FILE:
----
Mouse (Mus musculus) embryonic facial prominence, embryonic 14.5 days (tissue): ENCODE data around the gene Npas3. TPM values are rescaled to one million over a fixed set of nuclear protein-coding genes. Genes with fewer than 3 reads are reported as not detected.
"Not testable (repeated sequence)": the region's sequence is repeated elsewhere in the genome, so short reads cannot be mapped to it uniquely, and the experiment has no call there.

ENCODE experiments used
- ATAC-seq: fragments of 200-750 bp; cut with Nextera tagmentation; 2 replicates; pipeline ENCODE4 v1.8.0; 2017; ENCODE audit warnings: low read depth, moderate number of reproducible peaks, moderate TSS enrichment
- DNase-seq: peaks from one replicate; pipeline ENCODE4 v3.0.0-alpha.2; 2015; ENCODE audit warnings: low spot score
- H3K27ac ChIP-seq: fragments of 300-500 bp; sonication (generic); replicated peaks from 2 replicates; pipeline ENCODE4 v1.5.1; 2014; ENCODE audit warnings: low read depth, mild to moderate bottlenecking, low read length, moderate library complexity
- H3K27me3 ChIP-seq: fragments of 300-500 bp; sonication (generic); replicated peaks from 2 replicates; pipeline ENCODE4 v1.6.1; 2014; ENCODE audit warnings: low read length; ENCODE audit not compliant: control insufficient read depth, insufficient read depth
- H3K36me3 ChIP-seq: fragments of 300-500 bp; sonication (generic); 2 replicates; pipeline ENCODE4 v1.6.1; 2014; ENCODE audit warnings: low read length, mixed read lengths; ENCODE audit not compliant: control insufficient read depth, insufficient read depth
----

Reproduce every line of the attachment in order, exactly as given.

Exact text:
Mouse (Mus musculus) embryonic facial prominence, embryonic 14.5 days (tissue): ENCODE data around the gene Npas3. TPM values are rescaled to one million over a fixed set of nuclear protein-coding genes. Genes with fewer than 3 reads are reported as not detected.
"Not testable (repeated sequence)": the region's sequence is repeated elsewhere in the genome, so short reads cannot be mapped to it uniquely, and the experiment has no call there.

ENCODE experiments used
- ATAC-seq: fragments of 200-750 bp; cut with Nextera tagmentation; 2 replicates; pipeline ENCODE4 v1.8.0; 2017; ENCODE audit warnings: low read depth, moderate number of reproducible peaks, moderate TSS enrichment
- DNase-seq: peaks from one replicate; pipeline ENCODE4 v3.0.0-alpha.2; 2015; ENCODE audit warnings: low spot score
- H3K27ac ChIP-seq: fragments of 300-500 bp; sonication (generic); replicated peaks from 2 replicates; pipeline ENCODE4 v1.5.1; 2014; ENCODE audit warnings: low read depth, mild to moderate bottlenecking, low read length, moderate library complexity
- H3K27me3 ChIP-seq: fragments of 300-500 bp; sonication (generic); replicated peaks from 2 replicates; pipeline ENCODE4 v1.6.1; 2014; ENCODE audit warnings: low read length; ENCODE audit not compliant: control insufficient read depth, insufficient read depth
- H3K36me3 ChIP-seq: fragments of 300-500 bp; sonication (generic); 2 replicates; pipeline ENCODE4 v1.6.1; 2014; ENCODE audit warnings: low read length, mixed read lengths; ENCODE audit not compliant: control insufficient read depth, insufficient read depth